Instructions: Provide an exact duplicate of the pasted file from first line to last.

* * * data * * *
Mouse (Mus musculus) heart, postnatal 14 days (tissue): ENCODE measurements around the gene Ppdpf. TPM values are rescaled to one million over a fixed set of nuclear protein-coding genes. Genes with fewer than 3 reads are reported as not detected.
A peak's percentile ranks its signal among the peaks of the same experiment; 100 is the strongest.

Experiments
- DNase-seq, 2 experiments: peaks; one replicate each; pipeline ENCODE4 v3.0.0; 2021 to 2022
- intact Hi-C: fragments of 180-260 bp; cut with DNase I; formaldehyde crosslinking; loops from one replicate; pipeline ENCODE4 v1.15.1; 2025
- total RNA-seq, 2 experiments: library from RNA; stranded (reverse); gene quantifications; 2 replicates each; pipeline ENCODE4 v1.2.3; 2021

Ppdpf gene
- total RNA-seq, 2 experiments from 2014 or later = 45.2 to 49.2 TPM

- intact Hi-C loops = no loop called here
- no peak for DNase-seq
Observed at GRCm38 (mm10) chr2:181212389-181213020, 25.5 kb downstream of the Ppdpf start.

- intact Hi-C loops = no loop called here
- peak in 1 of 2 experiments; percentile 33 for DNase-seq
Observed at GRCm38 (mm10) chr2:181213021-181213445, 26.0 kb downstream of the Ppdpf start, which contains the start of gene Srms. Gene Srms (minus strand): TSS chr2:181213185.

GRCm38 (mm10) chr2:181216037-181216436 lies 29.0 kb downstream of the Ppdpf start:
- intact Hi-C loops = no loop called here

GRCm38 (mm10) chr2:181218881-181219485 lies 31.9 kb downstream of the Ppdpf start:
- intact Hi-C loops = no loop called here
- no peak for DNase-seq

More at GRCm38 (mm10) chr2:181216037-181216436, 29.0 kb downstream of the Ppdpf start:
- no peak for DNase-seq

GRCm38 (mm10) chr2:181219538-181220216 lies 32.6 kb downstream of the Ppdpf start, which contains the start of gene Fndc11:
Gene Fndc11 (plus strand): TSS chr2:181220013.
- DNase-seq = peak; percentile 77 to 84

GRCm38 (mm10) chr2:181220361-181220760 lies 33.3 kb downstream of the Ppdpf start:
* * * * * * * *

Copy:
Mouse (Mus musculus) heart, postnatal 14 days (tissue): ENCODE measurements around the gene Ppdpf. TPM values are rescaled to one million over a fixed set of nuclear protein-coding genes. Genes with fewer than 3 reads are reported as not detected.
A peak's percentile ranks its signal among the peaks of the same experiment; 100 is the strongest.

Experiments
- DNase-seq, 2 experiments: peaks; one replicate each; pipeline ENCODE4 v3.0.0; 2021 to 2022
- intact Hi-C: fragments of 180-260 bp; cut with DNase I; formaldehyde crosslinking; loops from one replicate; pipeline ENCODE4 v1.15.1; 2025
- total RNA-seq, 2 experiments: library from RNA; stranded (reverse); gene quantifications; 2 replicates each; pipeline ENCODE4 v1.2.3; 2021

Ppdpf gene
- total RNA-seq, 2 experiments from 2014 or later = 45.2 to 49.2 TPM

- intact Hi-C loops = no loop called here
- no peak for DNase-seq
Observed at GRCm38 (mm10) chr2:181212389-181213020, 25.5 kb downstream of the Ppdpf start.

- intact Hi-C loops = no loop called here
- peak in 1 of 2 experiments; percentile 33 for DNase-seq
Observed at GRCm38 (mm10) chr2:181213021-181213445, 26.0 kb downstream of the Ppdpf start, which contains the start of gene Srms. Gene Srms (minus strand): TSS chr2:181213185.

GRCm38 (mm10) chr2:181216037-181216436 lies 29.0 kb downstream of the Ppdpf start:
- intact Hi-C loops = no loop called here

GRCm38 (mm10) chr2:181218881-181219485 lies 31.9 kb downstream of the Ppdpf start:
- intact Hi-C loops = no loop called here
- no peak for DNase-seq

More at GRCm38 (mm10) chr2:181216037-181216436, 29.0 kb downstream of the Ppdpf start:
- no peak for DNase-seq

GRCm38 (mm10) chr2:181219538-181220216 lies 32.6 kb downstream of the Ppdpf start, which contains the start of gene Fndc11:
Gene Fndc11 (plus strand): TSS chr2:181220013.
- DNase-seq = peak; percentile 77 to 84

GRCm38 (mm10) chr2:181220361-181220760 lies 33.3 kb downstream of the Ppdpf start: